JUST standing at the side of the hefty Land Cruiser dwarfs even six-footers, never mind anyone around the 5ft 2inmark.

The vehicle isn't that much smaller than the massive Toyota Amazon -so,like its big brother,it's a station wag on you think twice about before nipping into town.

Not that this lumbering 4x4 giant doesn't respond well in the high street. It can be as light- footed and dainty as you like and its manoeuvring capabilities are impeccable and without effort. But you cannot pour a quart into a pint pot.

Parking can be a problem. Though the wheels might just fit within allocated parking perimeters, the vehicle's flanks tend to encroach on another's air space.

Such close encounters can be very restricting to driver and passenger,not to mention those in the next parking slot. I came to the conclusion quickly that two spaces are definitely better than one as far as the Cruiser is concerned. Better still is on-street parking which can often be more accommodating.

Behind the wheel, the all-new 4x4Toyota never seems as large as it appears on the outside.

Once under way even driving in the most congested urban jungle was a relatively relaxed affair. No sweat,no muscle-straining.

The pedals are not too heavily weighted and the power steering ensures the vehicle responds quite well, given it's hefty burden.

Out on the highways and byways the 11thgeneration Cruiser is a happier animal, but never more so than in its natural environment -in the green jungle, wielding its strength -which on this occasion was barely tested at all. Trundling alongside a bike scramble route in the southern Pennines can only be likened to taking a marathon runner on a Sunday school saunter.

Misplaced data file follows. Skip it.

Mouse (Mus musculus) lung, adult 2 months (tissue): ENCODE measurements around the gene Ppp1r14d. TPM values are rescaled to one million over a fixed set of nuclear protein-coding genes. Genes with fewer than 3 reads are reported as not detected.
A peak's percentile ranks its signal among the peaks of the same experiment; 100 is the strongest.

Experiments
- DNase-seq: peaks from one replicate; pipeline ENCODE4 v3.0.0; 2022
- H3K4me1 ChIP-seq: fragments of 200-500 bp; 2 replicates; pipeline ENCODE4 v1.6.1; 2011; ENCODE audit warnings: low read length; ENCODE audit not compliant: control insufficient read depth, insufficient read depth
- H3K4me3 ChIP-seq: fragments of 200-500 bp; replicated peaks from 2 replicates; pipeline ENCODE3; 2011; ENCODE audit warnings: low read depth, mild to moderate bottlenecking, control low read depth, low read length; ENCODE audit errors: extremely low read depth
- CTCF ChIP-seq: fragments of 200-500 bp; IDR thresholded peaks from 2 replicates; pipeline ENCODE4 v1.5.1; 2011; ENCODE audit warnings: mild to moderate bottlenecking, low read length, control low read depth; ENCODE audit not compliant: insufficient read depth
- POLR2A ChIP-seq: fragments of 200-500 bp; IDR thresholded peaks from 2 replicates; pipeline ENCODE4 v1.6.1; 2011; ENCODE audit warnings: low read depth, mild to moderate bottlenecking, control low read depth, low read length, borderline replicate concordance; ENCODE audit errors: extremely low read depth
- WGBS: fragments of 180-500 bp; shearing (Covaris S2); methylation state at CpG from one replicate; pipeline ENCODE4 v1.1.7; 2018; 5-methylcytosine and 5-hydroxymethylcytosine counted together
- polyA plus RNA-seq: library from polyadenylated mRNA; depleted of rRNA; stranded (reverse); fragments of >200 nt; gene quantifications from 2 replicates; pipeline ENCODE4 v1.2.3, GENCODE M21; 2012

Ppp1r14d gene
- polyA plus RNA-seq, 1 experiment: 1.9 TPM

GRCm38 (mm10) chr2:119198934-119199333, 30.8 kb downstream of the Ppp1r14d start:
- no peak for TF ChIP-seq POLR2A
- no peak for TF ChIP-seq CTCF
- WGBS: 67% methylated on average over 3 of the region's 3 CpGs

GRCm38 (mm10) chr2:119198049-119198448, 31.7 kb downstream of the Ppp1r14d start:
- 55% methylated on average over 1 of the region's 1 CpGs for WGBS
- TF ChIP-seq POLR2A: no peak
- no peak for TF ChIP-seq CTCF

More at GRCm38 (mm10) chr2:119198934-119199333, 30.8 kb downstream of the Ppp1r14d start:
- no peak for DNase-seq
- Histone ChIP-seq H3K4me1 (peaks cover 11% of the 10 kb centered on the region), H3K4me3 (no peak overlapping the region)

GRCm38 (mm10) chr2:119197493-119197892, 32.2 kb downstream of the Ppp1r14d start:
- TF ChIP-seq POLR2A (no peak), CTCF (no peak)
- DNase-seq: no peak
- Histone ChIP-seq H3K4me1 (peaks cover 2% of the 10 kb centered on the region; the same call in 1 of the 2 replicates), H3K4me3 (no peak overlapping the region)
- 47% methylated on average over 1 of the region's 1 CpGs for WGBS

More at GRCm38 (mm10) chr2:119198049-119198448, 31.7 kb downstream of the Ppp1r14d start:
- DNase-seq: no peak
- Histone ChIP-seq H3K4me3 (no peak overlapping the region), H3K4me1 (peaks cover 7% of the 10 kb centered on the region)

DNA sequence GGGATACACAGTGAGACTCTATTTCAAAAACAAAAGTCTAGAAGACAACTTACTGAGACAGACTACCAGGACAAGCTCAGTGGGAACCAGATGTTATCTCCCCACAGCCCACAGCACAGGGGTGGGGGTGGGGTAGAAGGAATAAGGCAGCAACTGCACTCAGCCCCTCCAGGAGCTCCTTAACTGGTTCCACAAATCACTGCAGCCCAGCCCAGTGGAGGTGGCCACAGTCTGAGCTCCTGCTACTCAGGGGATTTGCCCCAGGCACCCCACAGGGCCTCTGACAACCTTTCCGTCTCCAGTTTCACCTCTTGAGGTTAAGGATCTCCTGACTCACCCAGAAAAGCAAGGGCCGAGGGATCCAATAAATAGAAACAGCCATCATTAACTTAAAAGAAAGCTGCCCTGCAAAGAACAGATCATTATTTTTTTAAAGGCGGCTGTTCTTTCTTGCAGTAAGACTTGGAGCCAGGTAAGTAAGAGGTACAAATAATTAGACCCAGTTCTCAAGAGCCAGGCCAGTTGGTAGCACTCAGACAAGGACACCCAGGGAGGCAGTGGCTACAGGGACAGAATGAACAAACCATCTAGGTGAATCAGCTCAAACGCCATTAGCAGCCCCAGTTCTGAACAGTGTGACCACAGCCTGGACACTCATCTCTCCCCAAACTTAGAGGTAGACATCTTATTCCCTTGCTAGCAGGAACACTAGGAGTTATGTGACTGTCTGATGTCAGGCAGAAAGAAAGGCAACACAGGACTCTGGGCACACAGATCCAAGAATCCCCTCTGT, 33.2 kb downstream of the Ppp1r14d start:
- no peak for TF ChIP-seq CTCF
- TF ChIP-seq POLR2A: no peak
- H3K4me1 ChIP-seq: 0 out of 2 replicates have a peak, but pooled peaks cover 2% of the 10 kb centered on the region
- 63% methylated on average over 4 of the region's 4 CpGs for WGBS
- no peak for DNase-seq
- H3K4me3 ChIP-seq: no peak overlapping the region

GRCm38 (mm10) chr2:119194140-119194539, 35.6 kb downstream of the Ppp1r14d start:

The Cruiser's 10 predecessors have proved the marque's pedigree with global adventures on some of the world's toughest endurance rallies,not to mention its role in the military and commercial fields.

Despite the Toyota's brawny image and heritage, the 3.0-litre turbodieselLC5 test vehicle, with auto transmission,offered comfort levels to match those in the more pampered SUVs.

The power unit belts out 161bhpand provides 343Nm of torque and takes the Cruiser to 62mphin 12.7 seconds. Not riveting,but nonetheless impressive,considering its bulk. It reaches a top speed of 106mph while returning a combined fuel return of just over 27mpg.

The Cruiser is very much a rugged workhorse,but one you can easily live with on tarmac. This has been one of Toyota's chief aims: not compromising on off-roadattributes, yet providing a vehicle that can compete with, the opposition in the lucrative segment of the high street SUV. It's a fine balance,but one I think Toyota has achieved.

Toyota Landcruiser D-4D5dr

ENGINE: 2982 cc DOHC 16V 161bhp@3400rpm 334Nm@16003200rpm PERFORMANCE: Top speed: 106mph 0-62: 12.8secs ECONOMY: Town: 21.6/ out of town: 32.5/ mixed: 27.2mpg CO2 EMISSIONS: 277g/km INSURANCE: Group 12 PRICE: pounds 36,708
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Title Annotation:Features
Publication:Daily Post (Liverpool, England)
Date:Feb 20, 2004
Words:1023